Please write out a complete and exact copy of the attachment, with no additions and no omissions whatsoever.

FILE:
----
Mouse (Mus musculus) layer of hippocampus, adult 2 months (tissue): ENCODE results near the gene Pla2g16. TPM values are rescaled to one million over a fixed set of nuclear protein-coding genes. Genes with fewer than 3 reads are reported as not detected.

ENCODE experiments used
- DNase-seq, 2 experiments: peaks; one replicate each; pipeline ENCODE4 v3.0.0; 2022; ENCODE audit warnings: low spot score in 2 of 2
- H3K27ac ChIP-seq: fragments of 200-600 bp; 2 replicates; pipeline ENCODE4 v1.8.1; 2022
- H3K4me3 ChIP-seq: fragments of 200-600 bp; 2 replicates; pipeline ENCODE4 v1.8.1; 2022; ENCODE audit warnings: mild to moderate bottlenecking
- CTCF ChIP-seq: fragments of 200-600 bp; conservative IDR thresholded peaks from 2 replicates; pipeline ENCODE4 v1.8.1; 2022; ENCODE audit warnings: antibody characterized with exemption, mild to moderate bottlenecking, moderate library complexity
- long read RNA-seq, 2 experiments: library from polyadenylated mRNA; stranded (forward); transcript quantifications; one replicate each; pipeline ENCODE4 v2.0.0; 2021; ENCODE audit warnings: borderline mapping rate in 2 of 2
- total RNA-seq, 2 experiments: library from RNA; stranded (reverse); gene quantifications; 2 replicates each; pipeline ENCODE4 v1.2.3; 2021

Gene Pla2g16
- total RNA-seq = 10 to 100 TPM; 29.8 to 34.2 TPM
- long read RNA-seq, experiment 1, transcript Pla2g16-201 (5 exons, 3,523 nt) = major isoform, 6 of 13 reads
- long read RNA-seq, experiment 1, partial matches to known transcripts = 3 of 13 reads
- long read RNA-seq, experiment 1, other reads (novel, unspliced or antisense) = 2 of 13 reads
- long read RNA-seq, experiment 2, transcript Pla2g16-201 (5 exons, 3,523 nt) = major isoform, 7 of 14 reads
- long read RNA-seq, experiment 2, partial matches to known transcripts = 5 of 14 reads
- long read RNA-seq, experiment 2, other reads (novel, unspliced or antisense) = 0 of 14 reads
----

Mouse (Mus musculus) layer of hippocampus, adult 2 months (tissue): ENCODE results near the gene Pla2g16. TPM values are rescaled to one million over a fixed set of nuclear protein-coding genes. Genes with fewer than 3 reads are reported as not detected.

ENCODE experiments used
- DNase-seq, 2 experiments: peaks; one replicate each; pipeline ENCODE4 v3.0.0; 2022; ENCODE audit warnings: low spot score in 2 of 2
- H3K27ac ChIP-seq: fragments of 200-600 bp; 2 replicates; pipeline ENCODE4 v1.8.1; 2022
- H3K4me3 ChIP-seq: fragments of 200-600 bp; 2 replicates; pipeline ENCODE4 v1.8.1; 2022; ENCODE audit warnings: mild to moderate bottlenecking
- CTCF ChIP-seq: fragments of 200-600 bp; conservative IDR thresholded peaks from 2 replicates; pipeline ENCODE4 v1.8.1; 2022; ENCODE audit warnings: antibody characterized with exemption, mild to moderate bottlenecking, moderate library complexity
- long read RNA-seq, 2 experiments: library from polyadenylated mRNA; stranded (forward); transcript quantifications; one replicate each; pipeline ENCODE4 v2.0.0; 2021; ENCODE audit warnings: borderline mapping rate in 2 of 2
- total RNA-seq, 2 experiments: library from RNA; stranded (reverse); gene quantifications; 2 replicates each; pipeline ENCODE4 v1.2.3; 2021

Gene Pla2g16
- total RNA-seq = 10 to 100 TPM; 29.8 to 34.2 TPM
- long read RNA-seq, experiment 1, transcript Pla2g16-201 (5 exons, 3,523 nt) = major isoform, 6 of 13 reads
- long read RNA-seq, experiment 1, partial matches to known transcripts = 3 of 13 reads
- long read RNA-seq, experiment 1, other reads (novel, unspliced or antisense) = 2 of 13 reads
- long read RNA-seq, experiment 2, transcript Pla2g16-201 (5 exons, 3,523 nt) = major isoform, 7 of 14 reads
- long read RNA-seq, experiment 2, partial matches to known transcripts = 5 of 14 reads
- long read RNA-seq, experiment 2, other reads (novel, unspliced or antisense) = 0 of 14 reads